Though this is more appropriate for those who are in vocational preaching and teaching contexts, anyone aspiring to be a teacher/preacher of the Word should read this book. Even if you’re skeptical about the form of preaching, or want to know more of why the sermonic form of expositing Scripture is still used today, Preaching and Preachers is largely helpful.
For those who know me, it should be no surprise that Kevin DeYoung would show up twice on this list. That’s partially because DeYoung is currently my favorite pastor/author at the moment. But it’s also due to his skills in writing and communicating, as well as the thorough research he puts forth in his books. What is the Mission of the Church?
nicely balances a Biblical theology of missions, with a practical outworking of this mission. Giving attention to both overseas missions, social justice, and local disciple making, DeYoung and Gilbert put forth one of the most comprehensive, yet easy to read books on a Biblical theology of mission and missions.
Being already passionate for missions amongst the unreached, and planning to be a long-term worker in the future, this book gave me the right theological hooks and boundaries to place my convictions upon. Reading What is the Mission of the Church? encouraged me to keep pursuing long-term missions, but with the refocusing on disciple making. In a world where there’s so much the church can do, it’s refreshing to hear a clear call to what the church fundamentally must do.
If you’re interested more in what the church is called to do, and how your specific ministry vision, passions, and desires fit into the picture of the disciple-making, Great Commission church, this is a great resource to turn to. Whether you have a passion for the lost, unreached people groups, social justice, or mercy ministries, DeYoung and Gilbert help give both the theological boundaries and the conviction needed to accomplish the mission of making disciples as a church.
What would a book recommendation list be without resources to help study the best Book of all? The Teach the Text
commentary series is a new series edited by John Walton, focusing on studying the historical and cultural backgrounds of a Bible book, and the application of the truths there within. Though the series currently only has 6 volumes (Romans, Luke, 1&2 Samuel, Job, Ecclesiastes and Song of Solomon,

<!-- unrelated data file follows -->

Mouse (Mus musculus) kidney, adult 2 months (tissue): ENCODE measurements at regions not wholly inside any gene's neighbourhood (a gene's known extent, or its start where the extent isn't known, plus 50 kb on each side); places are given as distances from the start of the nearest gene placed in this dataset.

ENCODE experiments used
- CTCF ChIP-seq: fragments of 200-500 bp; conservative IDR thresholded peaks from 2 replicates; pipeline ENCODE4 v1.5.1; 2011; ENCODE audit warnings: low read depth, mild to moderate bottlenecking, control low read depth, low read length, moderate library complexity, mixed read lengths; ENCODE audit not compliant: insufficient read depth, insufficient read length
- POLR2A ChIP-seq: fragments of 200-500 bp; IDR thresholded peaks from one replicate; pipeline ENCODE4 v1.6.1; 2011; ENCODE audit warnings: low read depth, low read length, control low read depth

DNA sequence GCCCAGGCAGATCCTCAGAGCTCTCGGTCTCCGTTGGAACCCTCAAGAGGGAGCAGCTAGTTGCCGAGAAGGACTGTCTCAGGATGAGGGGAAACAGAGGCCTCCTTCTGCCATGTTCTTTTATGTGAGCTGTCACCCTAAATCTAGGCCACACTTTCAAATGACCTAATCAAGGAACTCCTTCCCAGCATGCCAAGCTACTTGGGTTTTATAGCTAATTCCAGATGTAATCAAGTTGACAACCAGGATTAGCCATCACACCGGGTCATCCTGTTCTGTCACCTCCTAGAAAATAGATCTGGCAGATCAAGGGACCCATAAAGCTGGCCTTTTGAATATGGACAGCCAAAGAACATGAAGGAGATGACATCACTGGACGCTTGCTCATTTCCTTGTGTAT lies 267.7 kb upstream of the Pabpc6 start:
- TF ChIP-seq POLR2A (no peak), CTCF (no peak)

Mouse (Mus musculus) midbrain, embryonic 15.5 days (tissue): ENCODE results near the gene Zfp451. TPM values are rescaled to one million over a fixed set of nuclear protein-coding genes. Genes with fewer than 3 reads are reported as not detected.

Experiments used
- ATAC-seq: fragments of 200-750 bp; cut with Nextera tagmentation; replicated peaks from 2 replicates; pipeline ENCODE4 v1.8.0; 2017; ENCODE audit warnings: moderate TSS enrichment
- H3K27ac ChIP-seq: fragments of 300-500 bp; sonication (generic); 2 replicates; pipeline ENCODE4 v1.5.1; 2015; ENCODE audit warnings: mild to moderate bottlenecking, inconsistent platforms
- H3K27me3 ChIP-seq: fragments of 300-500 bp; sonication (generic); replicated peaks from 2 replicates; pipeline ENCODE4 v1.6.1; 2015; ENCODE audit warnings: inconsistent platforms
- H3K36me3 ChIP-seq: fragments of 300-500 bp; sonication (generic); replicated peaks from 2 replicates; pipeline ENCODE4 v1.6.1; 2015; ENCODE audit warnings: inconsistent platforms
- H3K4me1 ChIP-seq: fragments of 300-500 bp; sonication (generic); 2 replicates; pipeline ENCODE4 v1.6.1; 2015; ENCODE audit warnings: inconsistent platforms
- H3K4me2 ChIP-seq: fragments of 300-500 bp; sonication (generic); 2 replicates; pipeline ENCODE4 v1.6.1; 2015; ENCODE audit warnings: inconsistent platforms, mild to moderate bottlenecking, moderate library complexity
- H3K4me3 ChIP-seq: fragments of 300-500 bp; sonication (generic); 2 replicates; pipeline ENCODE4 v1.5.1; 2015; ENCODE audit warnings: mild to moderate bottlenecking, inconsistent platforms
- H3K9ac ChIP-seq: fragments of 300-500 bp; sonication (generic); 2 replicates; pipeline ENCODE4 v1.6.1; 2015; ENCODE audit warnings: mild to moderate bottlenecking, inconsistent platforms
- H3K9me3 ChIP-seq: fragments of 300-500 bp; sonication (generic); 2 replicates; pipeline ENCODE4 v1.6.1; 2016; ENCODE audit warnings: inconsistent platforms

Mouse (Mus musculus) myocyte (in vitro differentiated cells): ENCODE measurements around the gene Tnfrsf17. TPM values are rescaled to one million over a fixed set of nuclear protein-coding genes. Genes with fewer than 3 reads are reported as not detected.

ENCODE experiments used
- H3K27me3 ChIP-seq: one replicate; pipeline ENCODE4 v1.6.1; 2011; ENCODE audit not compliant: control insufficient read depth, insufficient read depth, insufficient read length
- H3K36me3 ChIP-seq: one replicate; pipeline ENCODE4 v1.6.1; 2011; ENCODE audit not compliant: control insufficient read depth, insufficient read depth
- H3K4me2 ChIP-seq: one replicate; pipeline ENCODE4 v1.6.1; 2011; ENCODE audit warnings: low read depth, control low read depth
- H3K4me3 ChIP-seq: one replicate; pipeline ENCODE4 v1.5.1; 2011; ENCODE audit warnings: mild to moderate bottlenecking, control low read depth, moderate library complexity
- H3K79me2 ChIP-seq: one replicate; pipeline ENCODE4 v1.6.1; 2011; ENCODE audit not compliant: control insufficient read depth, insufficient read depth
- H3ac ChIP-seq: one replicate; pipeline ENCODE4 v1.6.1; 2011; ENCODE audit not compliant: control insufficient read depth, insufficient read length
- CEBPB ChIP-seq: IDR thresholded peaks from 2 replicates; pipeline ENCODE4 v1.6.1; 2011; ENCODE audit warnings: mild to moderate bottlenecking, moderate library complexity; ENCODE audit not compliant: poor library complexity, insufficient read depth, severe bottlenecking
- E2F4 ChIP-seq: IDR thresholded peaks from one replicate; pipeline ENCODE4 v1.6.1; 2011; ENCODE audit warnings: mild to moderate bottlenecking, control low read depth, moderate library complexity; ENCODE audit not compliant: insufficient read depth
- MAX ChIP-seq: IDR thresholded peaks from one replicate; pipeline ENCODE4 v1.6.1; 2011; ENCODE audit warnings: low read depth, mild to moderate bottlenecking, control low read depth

and 1 Corinthians
), it has been one of the most helpful, both devotionally as a Christian, and teaching wise as a pastor.
I’ve currently been using the volume on 1&2 Samuel by Chisholm for my devotions, and it’s been invaluable in helping me get to the bottom of both Scripture, and my own heart. Though the series sacrifices in the area of thorough commentary, it gains in the area of historical/cultural insight and theological teaching points. This is by far one of the easiest to read and most reliable commentary series I’ve picked up. (I might also add that my former professor, Dr. Ken Way, has written the soon to be published volume in Judges, and the volume on Ecclesiastes and Song of Solomon is written by a professor from my seminary, Talbot School of Theology).
Pick this up if you’re interested in one of the 6 books they’ve already published on, or if you want to go deeper in cultural backgrounds and theological study. If you’re doing devotionals in either of these books, don’t hesitate – click on the Amazon link and invest in a resource that will help dig deep in both Word and heart. Having extra-Biblical resources to help in Bible study and devotional reading is a must if you want to take studying the Bible seriously.
If you’re currently going through one of the other 58 books of the Bible the TTT series has not yet published on (which is likely for 90% of you), I suggest picking up either the ESV Study Bible or the New Bible Commentary – both of which offer short, easy to read, but insightful comments on the whole Bible, that will help you grow in love with Scripture.
Whether you’ve read these books or not, I hope that you continue to seek the wisdom of God in the Word, and through those who have digested and expounded the Word for us in books. If you need a list of books to read for 2014, or have never taken up the discipline of reading outside the Bible, I encourage you to start with some of these. May 2014 be a year that we seek God’s wisdom in life, both from Scripture, and from those who have gone before us.